Wednesday, July 20, 2011

Why and How to Freeze Blueberries

Ahh, summer. Full of hazy days, humid nights, and lots and lots of blueberries. Those sweet orbs of azure joy are welcome anytime of year, but especially right now, when they provide a fruitacular (fruitacular?) balm for the grossest weeks of summer.

That's a flowery way of saying that blueberries are currently on major sale at both my supermarket and Costco, going for about $0.16/ounce. That's just about as cheap as they'll get around here, and I want to preserve the bounty for the winter months. (That's when I  crave blueberry pancakes, but have to usually settle for acorn squash pancakes. It's just not the same.)

Fortunately, freezing blueberries for future use is easy as (blueberry) pie, and a heckuva lot cheaper than buying off-season ones come January. All you need to do is follow these simple steps. You'll thank me come Christmas (because surely, there's no one more deserving of expensive gift-like things than a babble-prone, extremely lax blogger you barely know.)

Anyway, let's get to it. 

Step 1: Cut a hole in the box. Buy an Ark-of-the-Covenant-sized carton of blueberries from your local farmer's market, big box store, or preferred fruit venue.


Step 1.5: Get some freezer baggies while you're at it. Honestly, they're nice to have around, regardless. Tom Bosley was right on.


Step 2: Take a picture that you may someday use as a computer background. Make sure it is well-lit and in focus, so people (note: your mom) think(s) you're super awesome.


Step 3: Measure out your desired amount of blueberries. It could be in cup or half-cup increments, or by weight. Whatever you prefer. For my own nefarious purposes, I did eight ounces at a time.

Step 4: Place the blueberries on a small baking sheet. Stick that sheet right in your freezer.

NOTE: Blueberries are weird in that you should generally wait to wash them until right before using 'em. Less mushiness that way.


Step 5: Freeze for a few hours. Overnight is best.

Step 6: While the freezing process is occurring, watch the finale of Friday Night Lights and contemplate your values. Hope that someday you may make Coach Taylor proud.


Step 7: Once berries are frozen through, pour them into a freezer-safe Ziploc baggie. Get as much air out as possible, using a straw or your purty, purty mouth. Then, label that sucker.

NOTE: You do not have to write "Frozen Blueberries," as so brilliantly demonstrated here. Odds are you'll know they're frozen when you remove them from ... wait for it ... yep, the freezer.


And that's pretty much it. The blueberries should keep for a couple of months this way. (If you start seeing major freezer burn or frost buildup, it's probably a pretty good indication they should be used soon.) Try them in smoothies, crisps, or the aforementioned flapjacks. Viva la France!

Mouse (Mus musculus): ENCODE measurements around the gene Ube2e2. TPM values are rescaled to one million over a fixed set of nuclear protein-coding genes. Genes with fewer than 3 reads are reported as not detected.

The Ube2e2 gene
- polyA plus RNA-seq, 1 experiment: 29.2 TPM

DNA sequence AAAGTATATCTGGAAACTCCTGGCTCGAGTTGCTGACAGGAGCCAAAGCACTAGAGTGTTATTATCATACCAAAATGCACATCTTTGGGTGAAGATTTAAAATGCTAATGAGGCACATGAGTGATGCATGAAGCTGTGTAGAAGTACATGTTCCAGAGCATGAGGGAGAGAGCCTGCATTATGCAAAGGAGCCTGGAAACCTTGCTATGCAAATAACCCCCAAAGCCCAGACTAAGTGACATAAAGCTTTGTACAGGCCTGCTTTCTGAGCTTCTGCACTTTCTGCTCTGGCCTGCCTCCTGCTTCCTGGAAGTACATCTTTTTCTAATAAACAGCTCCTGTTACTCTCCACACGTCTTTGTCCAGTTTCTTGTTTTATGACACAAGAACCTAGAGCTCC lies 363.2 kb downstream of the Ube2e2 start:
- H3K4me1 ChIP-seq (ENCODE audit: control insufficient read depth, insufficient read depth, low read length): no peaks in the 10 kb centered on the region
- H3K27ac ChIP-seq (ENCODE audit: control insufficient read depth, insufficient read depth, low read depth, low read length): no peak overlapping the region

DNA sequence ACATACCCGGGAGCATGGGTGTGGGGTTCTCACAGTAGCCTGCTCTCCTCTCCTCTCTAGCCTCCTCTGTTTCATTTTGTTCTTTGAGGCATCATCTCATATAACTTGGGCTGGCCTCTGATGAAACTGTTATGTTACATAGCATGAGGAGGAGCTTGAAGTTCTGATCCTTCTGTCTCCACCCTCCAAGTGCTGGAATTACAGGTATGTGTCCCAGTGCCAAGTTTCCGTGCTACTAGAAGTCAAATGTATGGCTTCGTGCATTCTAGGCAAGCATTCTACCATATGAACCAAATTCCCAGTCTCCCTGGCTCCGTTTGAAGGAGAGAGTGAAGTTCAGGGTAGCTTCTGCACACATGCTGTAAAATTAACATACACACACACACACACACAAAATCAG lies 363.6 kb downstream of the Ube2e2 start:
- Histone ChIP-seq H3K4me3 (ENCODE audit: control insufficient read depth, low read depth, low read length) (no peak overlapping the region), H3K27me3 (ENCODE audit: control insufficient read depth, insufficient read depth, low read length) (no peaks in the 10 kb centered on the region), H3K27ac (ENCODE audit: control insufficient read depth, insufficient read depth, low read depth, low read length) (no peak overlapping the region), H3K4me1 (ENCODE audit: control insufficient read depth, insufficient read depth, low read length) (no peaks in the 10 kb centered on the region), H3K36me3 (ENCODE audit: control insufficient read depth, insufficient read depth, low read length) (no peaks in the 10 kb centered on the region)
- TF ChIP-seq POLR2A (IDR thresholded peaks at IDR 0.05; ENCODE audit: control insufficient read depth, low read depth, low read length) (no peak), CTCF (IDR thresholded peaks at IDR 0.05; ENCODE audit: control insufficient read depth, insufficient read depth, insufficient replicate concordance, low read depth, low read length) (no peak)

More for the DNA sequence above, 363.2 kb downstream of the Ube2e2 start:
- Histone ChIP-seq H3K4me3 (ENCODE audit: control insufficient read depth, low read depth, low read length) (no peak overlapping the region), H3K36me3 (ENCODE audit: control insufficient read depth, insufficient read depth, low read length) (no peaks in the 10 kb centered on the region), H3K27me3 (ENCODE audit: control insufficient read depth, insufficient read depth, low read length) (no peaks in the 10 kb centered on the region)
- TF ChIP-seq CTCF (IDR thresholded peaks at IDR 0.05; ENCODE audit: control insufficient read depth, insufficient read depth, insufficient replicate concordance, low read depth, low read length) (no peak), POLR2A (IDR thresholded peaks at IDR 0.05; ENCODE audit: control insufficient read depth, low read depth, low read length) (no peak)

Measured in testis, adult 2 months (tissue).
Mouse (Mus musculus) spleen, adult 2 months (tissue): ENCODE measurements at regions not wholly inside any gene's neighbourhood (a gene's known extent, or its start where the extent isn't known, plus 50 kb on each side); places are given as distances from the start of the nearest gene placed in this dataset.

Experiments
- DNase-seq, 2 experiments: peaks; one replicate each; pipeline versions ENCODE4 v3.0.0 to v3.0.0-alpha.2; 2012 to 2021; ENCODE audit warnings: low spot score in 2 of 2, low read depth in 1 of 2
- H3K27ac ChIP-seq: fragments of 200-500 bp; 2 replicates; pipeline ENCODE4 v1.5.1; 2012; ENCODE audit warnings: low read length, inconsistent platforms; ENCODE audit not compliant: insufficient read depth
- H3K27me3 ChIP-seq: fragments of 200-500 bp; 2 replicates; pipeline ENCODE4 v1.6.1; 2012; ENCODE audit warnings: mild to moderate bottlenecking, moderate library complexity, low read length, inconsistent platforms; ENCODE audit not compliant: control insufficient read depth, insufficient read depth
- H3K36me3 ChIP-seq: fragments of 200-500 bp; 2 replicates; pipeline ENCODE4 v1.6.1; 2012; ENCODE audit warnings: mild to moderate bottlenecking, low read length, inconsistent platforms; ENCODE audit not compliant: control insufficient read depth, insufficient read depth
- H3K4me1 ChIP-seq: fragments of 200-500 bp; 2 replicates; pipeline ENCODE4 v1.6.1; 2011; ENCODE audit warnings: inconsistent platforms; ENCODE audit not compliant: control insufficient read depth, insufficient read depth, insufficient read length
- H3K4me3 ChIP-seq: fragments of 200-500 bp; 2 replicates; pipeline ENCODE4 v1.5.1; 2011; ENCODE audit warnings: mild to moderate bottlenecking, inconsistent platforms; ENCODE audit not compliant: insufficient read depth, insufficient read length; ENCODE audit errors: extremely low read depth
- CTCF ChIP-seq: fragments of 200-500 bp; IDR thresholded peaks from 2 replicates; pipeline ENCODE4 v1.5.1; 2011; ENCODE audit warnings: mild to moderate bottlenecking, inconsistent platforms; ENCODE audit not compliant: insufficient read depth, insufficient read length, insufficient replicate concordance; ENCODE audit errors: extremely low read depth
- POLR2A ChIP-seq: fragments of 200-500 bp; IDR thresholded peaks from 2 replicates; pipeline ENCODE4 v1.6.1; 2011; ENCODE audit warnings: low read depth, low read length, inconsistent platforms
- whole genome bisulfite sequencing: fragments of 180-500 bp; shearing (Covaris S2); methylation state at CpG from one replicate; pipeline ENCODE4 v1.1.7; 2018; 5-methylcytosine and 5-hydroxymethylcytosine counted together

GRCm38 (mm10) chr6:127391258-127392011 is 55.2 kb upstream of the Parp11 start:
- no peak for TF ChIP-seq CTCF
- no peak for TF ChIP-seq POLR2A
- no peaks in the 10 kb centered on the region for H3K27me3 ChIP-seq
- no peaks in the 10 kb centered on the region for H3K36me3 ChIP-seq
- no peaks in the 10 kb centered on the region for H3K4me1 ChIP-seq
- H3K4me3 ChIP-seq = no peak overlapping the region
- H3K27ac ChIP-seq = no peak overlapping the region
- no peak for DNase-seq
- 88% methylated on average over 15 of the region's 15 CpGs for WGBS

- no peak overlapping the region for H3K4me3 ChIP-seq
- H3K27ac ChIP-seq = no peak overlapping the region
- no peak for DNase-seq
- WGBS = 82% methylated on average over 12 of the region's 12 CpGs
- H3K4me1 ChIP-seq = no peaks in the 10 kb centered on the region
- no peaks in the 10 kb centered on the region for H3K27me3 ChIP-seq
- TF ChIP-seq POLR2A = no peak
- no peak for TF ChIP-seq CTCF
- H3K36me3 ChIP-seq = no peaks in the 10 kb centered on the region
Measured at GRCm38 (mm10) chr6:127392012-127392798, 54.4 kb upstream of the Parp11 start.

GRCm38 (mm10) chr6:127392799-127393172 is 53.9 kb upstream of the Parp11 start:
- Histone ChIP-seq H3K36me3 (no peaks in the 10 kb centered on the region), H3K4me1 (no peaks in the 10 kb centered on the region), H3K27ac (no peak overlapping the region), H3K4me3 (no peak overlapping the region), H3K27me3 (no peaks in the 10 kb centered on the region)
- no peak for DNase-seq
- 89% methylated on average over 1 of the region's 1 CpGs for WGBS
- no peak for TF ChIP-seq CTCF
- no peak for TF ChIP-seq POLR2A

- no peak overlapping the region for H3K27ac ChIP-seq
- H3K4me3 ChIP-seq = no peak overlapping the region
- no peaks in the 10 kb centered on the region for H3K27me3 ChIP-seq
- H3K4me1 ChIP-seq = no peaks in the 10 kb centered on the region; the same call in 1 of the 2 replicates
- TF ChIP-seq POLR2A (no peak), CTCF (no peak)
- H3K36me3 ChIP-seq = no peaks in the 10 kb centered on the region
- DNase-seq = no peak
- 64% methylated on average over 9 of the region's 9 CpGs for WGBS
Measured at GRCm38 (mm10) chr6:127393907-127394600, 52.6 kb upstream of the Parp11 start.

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31 comments:

Sara said...

I had a friend house/petsit a couple of weekends ago and I had a pint of blueberries in the fridge. I told her she could eat whatever she wanted out of the fridge but the blueberries should be eaten soon. When I got back in town the darling had frozen the entire pint of blueberries in the original carton in a freezer bag. Interestingly enough, the blueberries all froze separately (as in, they didn't stick together).

Moral of the story: I don't think the freezing-on-a-pan option is necessarily the only way to go.

Daniel said...

Nice to have you back Kris. I've been sorely missing your sense of humor and great food advice. Keep it going!

Dan @ Casual Kitchen

Annie said...

Great post! My mom and I used to pick blueberries and one summer we had over 100lbs. What we didn't eat or give away to friends/family, we froze. It was so nice having blueberries all year.

bethany said...

We picked blueberries and froze them last summer, and in my ignorance I washed the lot and dumped them, still damp, into quart-sized baggies. They still froze fine and separated great when I plopped them into pancakes. This method is probably *better* but if you're lazy like me and only want to use them a handful at a time, the ignorant method is ok.

Anonymous said...

I love that you can turn what could have been two lines of basic instruction into a truly entertaining 7 step tutorial. LOL, you're great.

ALEXIS said...

i have to agree with sarah, i almost always freeze my blueberries, even if just for snakcing on them a few hours later as frozen ones, they just taste better to me that way - i always wash them in the carton, let the carton sit on a towel for 5-10min then shake to get off excess water, and freeze em in carton... never had a problem (and a lot less work) though i suppose your sealed off ones would probably actually make it through winter without freezerburn, mine are usually quick turnover so i have yet to document how much freezer damage can creep through the porous carton beyond the 2 week mark

SO HAPPY YOU'RE BACK!!!

flybigd said...

Holla! CHG is back in the 'hood!!!

Claire said...

Oh my gosh, you did NOT make that step 1!!! I was dying laughing over here. I may have to go find that clip on Youtube...

So glad to have you back!!

Rebecca said...

OK forget the fact that I love your food tips and recipes... the fact that you referenced SNL, an 80's commercial, and Deliverance in one single post about blueberries makes me your FAN FOR LIFE. Love you and your sense of humor!!

Janet said...

Great post, and it wonderful to have you back!!! :) You have been missed.

Jeanie said...